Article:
Chemical Castration Touted For Kenya Rapists

Katherine Arms, United Press International, Oct. 29

Nairobi, Kenya—Violent crime in Kenya is escalating, and these days when there is a robbery or a carjacking often, tragically, there is someone raped as well. Stories of children attacked and raped appear in the country’s newspapers every day.

Sickened by what has become the norm in violent crime here, a group of women lawyers, members of Parliament and advocates for the protection of women and children have come together in support of a proposed bill for the chemical castration of sex offenders.

“This proposal has widespread support,” said Member of Parliament Njoke Ndungi, who plans to propose the motion for chemical castration next week. “People are upset about the attacks on children. There are no laws here that protect them. There are no laws against pedophilia.”

The term “chemical castration” has grabbed headlines and has sent shivers down the spines of a majority of Kenyan men.

“When it comes to castration, people think personally rather than looking at individual crimes,” said lawyer Joyce Majiwa, who supports the proposal. “We have to pinpoint prime candidates for castration and focus on those who have a single motive like attacking children.”

Chemical castration is used in the United States and Canada, often on a voluntary basis. It involves the injection of a drug called Depo-Provera, a hormonal mixture just like the contraceptive pill women take. The drug once taken by a man reduces the testosterone levels in his system, thereby reducing his sexual desires.

In July 220 cases of rape were reported, and in August that number jumped to 245. Last month the number rose to 300. These cases are occurring in a country that never appeared to have a severe problem with sexual crimes. Proponents of the bill point out that the key here is the word “reported” and that a majority of cases still go unreported due to the social stigma of a rape.

Police statistics show that the numbers of people being raped are increasing. From Jan. 1 to Aug. 31, 1,895 cases were reported. This more than number of cases, 1,675, reported for the entire year 2000.

“Not many people would come forward to report before. Reportage is up. The incidents of rape and defilement are areas we are very concerned about. We are seeing it take a whole new dimension, and minors are being defiled like never before. This is very worrying,” said Police spokesman Jaspher Ombati.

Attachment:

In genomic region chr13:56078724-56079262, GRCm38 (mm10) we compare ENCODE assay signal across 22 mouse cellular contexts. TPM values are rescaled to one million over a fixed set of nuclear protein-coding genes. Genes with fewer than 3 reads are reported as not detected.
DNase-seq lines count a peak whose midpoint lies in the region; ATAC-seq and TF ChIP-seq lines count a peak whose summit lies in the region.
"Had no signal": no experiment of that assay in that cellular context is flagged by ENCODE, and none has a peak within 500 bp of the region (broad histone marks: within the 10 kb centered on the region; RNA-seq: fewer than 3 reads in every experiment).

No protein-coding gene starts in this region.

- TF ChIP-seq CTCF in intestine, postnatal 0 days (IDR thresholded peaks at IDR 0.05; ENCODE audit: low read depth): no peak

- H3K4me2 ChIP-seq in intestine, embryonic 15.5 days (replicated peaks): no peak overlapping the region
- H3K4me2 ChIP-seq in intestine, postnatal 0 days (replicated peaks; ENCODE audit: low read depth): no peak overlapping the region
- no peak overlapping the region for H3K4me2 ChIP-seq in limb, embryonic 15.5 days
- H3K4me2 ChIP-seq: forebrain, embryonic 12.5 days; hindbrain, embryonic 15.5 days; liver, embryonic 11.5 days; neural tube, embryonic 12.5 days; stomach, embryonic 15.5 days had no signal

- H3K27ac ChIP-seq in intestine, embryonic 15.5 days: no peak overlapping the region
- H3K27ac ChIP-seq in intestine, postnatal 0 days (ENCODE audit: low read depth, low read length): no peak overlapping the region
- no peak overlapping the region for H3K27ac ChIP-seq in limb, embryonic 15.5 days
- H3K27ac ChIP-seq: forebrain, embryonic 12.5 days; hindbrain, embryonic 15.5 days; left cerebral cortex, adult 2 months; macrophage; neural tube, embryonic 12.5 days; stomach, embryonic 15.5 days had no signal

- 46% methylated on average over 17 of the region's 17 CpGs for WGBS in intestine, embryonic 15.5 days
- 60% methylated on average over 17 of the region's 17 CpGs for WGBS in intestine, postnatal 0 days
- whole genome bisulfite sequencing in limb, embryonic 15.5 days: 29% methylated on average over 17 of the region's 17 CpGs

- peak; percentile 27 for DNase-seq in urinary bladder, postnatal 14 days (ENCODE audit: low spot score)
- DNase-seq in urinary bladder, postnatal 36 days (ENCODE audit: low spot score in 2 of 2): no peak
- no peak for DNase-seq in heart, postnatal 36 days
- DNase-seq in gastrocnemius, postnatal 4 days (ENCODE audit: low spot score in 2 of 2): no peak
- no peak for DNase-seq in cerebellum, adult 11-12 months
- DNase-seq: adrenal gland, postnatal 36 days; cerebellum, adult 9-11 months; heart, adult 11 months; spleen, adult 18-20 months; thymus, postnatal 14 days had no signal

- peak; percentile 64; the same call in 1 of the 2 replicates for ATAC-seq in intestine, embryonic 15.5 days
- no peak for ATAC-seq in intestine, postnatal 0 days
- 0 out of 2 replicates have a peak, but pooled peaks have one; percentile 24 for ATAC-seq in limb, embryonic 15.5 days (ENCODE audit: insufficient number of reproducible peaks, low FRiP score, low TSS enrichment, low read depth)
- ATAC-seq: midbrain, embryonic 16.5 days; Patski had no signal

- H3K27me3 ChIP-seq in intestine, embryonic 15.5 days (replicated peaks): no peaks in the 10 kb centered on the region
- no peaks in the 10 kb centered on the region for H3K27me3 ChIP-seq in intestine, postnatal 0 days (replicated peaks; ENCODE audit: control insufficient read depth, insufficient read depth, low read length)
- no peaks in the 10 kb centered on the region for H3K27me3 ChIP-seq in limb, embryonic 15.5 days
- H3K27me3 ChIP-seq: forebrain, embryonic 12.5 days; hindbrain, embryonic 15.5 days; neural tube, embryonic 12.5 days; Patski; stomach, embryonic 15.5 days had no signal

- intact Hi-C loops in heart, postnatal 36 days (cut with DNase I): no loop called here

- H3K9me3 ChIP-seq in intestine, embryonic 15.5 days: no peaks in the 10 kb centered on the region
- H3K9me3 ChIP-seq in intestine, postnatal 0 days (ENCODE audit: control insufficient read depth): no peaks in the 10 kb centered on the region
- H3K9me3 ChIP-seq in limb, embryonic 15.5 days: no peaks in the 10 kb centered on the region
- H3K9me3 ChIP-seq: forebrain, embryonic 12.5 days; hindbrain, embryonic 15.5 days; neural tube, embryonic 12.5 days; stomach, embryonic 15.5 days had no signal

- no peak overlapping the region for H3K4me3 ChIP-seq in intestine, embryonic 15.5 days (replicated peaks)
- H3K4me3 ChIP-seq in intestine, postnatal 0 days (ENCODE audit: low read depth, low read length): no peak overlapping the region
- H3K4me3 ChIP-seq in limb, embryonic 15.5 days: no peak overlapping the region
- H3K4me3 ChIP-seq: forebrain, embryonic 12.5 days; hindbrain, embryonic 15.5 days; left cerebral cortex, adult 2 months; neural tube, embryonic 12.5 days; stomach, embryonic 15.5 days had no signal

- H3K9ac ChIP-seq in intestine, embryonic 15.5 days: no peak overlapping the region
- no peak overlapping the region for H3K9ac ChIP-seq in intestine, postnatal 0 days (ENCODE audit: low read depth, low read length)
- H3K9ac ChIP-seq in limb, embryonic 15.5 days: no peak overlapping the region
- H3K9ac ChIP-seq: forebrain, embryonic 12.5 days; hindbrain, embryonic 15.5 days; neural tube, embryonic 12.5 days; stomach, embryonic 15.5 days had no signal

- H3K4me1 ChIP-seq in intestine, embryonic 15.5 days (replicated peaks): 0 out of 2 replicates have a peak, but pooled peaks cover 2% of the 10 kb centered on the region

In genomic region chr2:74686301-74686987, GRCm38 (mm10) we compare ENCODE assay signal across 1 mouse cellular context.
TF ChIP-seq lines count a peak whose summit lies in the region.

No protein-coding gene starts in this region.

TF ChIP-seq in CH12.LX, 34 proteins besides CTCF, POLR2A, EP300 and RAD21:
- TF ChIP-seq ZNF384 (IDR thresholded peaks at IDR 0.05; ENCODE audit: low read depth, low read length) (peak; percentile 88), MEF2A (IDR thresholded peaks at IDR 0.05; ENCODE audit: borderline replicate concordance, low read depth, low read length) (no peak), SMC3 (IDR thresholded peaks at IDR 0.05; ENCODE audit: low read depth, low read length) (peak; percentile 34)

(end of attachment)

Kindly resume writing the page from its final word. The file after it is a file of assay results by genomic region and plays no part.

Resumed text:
Still women’s rights advocates say these numbers are only a shadow of the truth.

“It could be,” said Ndungi, “that more cases are being reported. But still these numbers are the tip of the iceberg.

“We do have a freer press, people are more gender sensitive, and there are more women reporting attacks . . . but still rape is on the rise,” said Ndungi.

Many here say the mythical belief that having sexual intercourse with a virgin can cure someone infected with the AIDS virus has resulted in attacks on small girls and babies.

“We see a couple of trends going on here,” said a Western doctor who has lived in Kenya for more than two decades. “You see the attacks on young girls, and that is related to the AIDS-cleansing myth. Then there is rape accompanied with violent crime and the desensitization of individuals. . . Then it is gratuitous violence,” she said.

“A third scenario is the induction into gangs. Gangs are growing in Nairobi, and often initiations include some sort of gruesome crime. Recently a 76 year-old grandmother was robbed and then raped. Why? It very well could have been an initiation.”

The doctor declined to be identified because she works with victims of violent crime and also with street gangs.

Not everyone here thinks castration, even of the chemical kind, is the answer to Kenya’s current crime wave.

“There is a general moral decadence in society. Communities have to be more vigilant,” said Peter Maura, a freelance journalist and former United Nations spokesman. “Families have to be more vigilant. There are so many poor people and they are desperate and will do anything to anybody at any time. I fail to see how castration can stop this.”

The divide between rich and poor in Kenya has been widening at an alarming rate. A report released earlier this month by the Society for International Development shows that 10 percent of the wealthiest Kenyans control more than 42 percent of incomes. For every shilling a poor person earns in Kenya, a wealthy individual makes 56 shillings.

Nearly every child in Nairobi’s Central district attends primary school, but few go on to attend high school. With a lack of education and unemployment on the rise, many teenagers have little hope for the future. Many boys join gangs and commit robberies to grab what they can while they can. These factors contribute to the rage and violence sweeping through Kenya.

Some opponents of the proposal say that not enough is being done with the current laws and that the police here have not been adequately trained to handle rape cases and therefore the perpetrators even when apprehended walk free.

“I don’t think we have even addressed the issues here,” said lawyer and editor of Kenya’s The Lawyer magazine, Mumbi Ngugi. “We have to look at the laws we have and implement them. At the moment there is no minimum sentence, so someone who rapes someone could get a few weeks or even days in prison. We also need to train the police on how to handle crime scenes.”

Whether the criminal law will be amended and chemical castration implemented is unclear, but groups moving to make Kenya a safer place have won a small battle in getting the general public talking about an issue that was once taboo.

“Even people who would not talk about rape before are doing so now. With chemical castration an issue—this has brought the topic to the fore,” said Joyce Majiwa.

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